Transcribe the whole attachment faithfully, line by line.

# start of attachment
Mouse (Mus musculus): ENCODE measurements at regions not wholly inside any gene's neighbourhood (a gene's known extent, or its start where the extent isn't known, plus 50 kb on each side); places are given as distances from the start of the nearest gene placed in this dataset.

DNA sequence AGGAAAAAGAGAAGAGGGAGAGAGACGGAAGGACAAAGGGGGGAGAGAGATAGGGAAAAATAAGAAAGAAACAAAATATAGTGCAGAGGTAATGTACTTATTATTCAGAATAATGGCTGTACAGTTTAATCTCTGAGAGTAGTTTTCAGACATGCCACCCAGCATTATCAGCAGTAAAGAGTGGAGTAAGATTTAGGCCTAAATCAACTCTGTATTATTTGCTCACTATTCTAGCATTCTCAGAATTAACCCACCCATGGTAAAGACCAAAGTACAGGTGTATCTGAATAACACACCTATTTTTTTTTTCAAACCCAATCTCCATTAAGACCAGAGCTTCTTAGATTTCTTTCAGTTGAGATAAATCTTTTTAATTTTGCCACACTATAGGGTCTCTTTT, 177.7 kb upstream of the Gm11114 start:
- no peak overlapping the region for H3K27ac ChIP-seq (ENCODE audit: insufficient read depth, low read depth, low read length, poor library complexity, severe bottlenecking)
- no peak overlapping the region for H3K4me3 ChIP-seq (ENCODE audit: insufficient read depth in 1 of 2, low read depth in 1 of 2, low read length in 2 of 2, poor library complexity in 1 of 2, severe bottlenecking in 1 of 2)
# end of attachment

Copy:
Mouse (Mus musculus): ENCODE measurements at regions not wholly inside any gene's neighbourhood (a gene's known extent, or its start where the extent isn't known, plus 50 kb on each side); places are given as distances from the start of the nearest gene placed in this dataset.

DNA sequence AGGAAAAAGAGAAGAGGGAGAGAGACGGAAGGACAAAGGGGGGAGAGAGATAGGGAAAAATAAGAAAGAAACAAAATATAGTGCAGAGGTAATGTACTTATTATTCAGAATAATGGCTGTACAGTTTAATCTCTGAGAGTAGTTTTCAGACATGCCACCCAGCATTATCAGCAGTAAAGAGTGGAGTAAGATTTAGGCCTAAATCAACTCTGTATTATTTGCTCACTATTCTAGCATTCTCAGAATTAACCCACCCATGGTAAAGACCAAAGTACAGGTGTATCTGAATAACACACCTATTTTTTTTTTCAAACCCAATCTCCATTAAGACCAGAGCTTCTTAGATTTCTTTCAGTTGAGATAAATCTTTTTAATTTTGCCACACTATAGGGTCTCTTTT, 177.7 kb upstream of the Gm11114 start:
- no peak overlapping the region for H3K27ac ChIP-seq (ENCODE audit: insufficient read depth, low read depth, low read length, poor library complexity, severe bottlenecking)
- no peak overlapping the region for H3K4me3 ChIP-seq (ENCODE audit: insufficient read depth in 1 of 2, low read depth in 1 of 2, low read length in 2 of 2, poor library complexity in 1 of 2, severe bottlenecking in 1 of 2)